It seems that in our industrial culture, if policy and procedures are not written and enforced, we eventually stray back to the old unreliable ways. I have reviewed many policy and procedures as well as books on the topic matter and hardly ever see maintenance management of the PLCs included. It amazes me how an organization can write guidelines for what they believe is the health of the entire organization’s body, and leave out the brain (the PLC :>). Once again, a complete PLC policy and procedure manual is out of the scope of this article. However, I will donate a few random items below to get you started.

1.      Write PLC policies and procedures into your existing maintenance policy and procedures. (SOP)

2.      All personnel working with PLCs will be trained on that PLC equipment.

3.      Backup copies of the PLC programs will be made every 6 months regardless of change status.

4.¬†¬†¬†¬†¬† If a PLC program has been changed …

a.      It will be documented in the software copy, in the printed copy and in the CMMS program.

b.      Copies of the PLC program will be stored on a media more reliable than floppy disk (CD, USB, etc.).

c.      Multiple copies will be stored on laptop, maintenance manager’s office and off site (corporate).

d.      If available, EEPROM will be updated with new changed program.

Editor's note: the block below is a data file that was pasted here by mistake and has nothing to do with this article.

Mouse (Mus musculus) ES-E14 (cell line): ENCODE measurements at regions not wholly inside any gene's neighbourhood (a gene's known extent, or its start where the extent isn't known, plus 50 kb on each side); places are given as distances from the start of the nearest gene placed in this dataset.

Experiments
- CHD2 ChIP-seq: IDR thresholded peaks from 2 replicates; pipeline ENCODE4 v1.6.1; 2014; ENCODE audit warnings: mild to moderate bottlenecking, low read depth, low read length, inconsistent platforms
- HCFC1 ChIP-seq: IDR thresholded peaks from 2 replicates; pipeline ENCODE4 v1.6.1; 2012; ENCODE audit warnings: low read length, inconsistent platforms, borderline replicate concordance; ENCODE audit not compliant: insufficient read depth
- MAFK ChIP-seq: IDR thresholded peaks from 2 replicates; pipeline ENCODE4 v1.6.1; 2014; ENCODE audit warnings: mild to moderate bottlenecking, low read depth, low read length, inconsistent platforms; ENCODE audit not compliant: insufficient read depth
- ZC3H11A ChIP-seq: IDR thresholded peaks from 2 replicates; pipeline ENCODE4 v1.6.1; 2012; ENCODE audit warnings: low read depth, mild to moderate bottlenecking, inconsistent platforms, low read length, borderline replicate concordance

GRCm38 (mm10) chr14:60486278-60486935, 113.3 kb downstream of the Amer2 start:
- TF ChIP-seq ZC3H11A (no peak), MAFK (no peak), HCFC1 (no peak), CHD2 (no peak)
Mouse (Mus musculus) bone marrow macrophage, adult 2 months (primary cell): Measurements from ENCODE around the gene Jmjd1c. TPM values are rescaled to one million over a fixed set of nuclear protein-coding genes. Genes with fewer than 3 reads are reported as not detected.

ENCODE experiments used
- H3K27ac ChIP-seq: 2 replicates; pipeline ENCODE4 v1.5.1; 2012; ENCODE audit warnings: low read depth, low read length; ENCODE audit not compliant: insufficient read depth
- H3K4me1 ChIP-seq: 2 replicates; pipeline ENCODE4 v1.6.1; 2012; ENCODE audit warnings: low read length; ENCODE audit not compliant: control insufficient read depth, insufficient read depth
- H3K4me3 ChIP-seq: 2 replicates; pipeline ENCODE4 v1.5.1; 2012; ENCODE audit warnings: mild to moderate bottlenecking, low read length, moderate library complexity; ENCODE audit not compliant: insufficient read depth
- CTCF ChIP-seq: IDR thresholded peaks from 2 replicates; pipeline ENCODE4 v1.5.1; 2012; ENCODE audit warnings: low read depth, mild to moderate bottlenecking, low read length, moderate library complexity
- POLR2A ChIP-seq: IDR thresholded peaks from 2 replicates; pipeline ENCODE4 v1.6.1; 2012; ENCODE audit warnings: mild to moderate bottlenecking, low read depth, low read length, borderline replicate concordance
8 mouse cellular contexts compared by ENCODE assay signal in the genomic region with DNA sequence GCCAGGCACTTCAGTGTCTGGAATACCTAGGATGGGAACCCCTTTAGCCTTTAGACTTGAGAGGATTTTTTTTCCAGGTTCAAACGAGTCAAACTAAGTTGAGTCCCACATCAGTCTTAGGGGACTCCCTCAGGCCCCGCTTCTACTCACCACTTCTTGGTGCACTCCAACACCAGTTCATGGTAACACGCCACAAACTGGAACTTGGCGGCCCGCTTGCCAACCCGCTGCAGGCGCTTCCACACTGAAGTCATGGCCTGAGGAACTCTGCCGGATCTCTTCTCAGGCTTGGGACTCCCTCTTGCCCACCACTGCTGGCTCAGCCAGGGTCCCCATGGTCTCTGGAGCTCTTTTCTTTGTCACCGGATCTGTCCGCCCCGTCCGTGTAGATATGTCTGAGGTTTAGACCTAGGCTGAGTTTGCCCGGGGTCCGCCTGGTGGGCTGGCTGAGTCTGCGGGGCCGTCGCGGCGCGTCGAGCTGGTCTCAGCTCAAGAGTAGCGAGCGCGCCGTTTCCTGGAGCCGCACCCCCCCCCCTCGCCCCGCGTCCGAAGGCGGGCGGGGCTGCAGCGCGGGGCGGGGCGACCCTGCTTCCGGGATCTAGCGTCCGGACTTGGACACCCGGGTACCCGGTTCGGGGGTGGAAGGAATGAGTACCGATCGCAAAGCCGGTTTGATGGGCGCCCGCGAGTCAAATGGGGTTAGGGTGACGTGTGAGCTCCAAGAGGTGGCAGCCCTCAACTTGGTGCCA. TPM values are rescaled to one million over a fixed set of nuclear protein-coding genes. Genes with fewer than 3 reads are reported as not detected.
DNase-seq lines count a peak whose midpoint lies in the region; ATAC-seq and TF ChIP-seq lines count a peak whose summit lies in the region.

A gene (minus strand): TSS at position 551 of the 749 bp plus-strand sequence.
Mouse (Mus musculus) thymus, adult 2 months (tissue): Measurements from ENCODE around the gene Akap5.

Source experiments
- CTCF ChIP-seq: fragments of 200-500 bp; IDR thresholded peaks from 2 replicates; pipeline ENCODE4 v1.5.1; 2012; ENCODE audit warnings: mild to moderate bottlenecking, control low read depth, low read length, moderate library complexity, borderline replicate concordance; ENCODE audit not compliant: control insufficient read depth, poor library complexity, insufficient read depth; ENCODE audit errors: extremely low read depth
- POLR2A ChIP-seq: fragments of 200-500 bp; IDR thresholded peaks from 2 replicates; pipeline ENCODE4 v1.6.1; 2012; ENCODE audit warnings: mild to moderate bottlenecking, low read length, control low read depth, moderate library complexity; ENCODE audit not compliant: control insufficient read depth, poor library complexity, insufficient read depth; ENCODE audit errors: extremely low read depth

i.     If outside vendor changes, a-d will be performed by maintenance personnel

5.¬†¬†¬†¬†¬† Future equipment purchases …

a.      A common PLC brand in all equipment will be sought out (Standardization of PLC types)

b.      OEM will be required to provide a descriptor copy of PLC programs in the customer’s native language.

c.      All PLC 110v control voltage will have a line filter on it.

d.      All PLCs will have the backup EEPROM option for zero downtime in some failure modes.

6.      Forcing inputs and outputs on or off shall be treated as a Safety issue. (See safety SOP)

7.      Inputs and outputs shall not be forced on or off with out a clear understanding of complete effect on PLC program and a second opinion.

a.      If forces are installed, they shall be removed with in 24 hours and a more permanent solution found.

b.      All forces should be documented in software and a written log before being enabled.

8.      Online programming is somewhat of a safety risk, normal procedure is to change offline and download to the PLC.

Hope this helps, if you have a specific question you can find me in our PLC discussion area at the PLC Discussion Forum.

Don Fitchett (President)

Business Industrial Network

PLC Training – The best for less

February 21, 2010 Posted by | Electrical, engineering, manufacturing, PLC | , , , , , , , , | 1 Comment